Researchers have developed a new fabrication process that allows for the precise creation of a graphene hybrid with potential uses in the electronic industry.
Ever since its discovery in 2004, graphene — the single layer of carbon atoms flaked off from a piece of everyday graphite pencil — has been big news. Among its many extraordinary properties is its conductivity, which at about 100 times that of copper triggered much excitement about what the material might do for electronics.
However, graphene has no band gap. So unlike silicon, its electrons are always on the move — not so useful for making transistors, which need to be able to switch on and off.
Now, scientists at Cornell University have come up with a new way of combining graphene with boron nitride to create a hybrid two-dimensional material that could be engineered to have this much sought-after band gap.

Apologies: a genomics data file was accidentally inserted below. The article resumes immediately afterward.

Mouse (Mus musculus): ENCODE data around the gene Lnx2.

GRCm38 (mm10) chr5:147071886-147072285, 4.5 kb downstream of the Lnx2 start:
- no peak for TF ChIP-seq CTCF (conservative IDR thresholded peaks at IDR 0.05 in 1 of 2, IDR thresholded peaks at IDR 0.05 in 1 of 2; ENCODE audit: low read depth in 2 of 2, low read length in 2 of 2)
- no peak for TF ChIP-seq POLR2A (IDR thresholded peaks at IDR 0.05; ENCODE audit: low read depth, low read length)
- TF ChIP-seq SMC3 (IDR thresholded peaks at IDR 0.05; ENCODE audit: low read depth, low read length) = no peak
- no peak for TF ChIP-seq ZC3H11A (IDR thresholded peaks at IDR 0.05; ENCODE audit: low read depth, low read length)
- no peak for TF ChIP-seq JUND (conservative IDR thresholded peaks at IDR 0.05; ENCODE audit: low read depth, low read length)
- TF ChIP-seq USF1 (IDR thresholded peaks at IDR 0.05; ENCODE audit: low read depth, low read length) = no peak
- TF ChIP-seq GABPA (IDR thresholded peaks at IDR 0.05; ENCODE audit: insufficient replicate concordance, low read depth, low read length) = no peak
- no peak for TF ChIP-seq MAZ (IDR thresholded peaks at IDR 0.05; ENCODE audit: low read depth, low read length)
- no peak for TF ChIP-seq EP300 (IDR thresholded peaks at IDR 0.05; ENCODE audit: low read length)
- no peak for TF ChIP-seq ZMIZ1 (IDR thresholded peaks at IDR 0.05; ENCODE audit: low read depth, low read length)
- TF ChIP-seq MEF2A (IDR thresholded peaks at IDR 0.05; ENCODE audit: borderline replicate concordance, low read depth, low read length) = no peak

The trick is a two-step technique. First, the graphene is grown on a copper substrate, and then etched with conventional photolithography. Then boron nitride is grown on the etched areas using chemical vapour deposition.
Cheol-Joo Kim, a co-author of the study, told the Royal Society of Chemistry: "The two different regions can be laterally stitched together very well, forming mechanically stable atomic films. This means they are not just locally close to each other but they also form a heterojunction, opening possibilities to utilise interesting properties of the junction.
"We are excited that the structural and electrical properties of films were not degraded by the regrowth process after patterning for making heterojunctions, implying it can be employed for more complicated and necessary structures."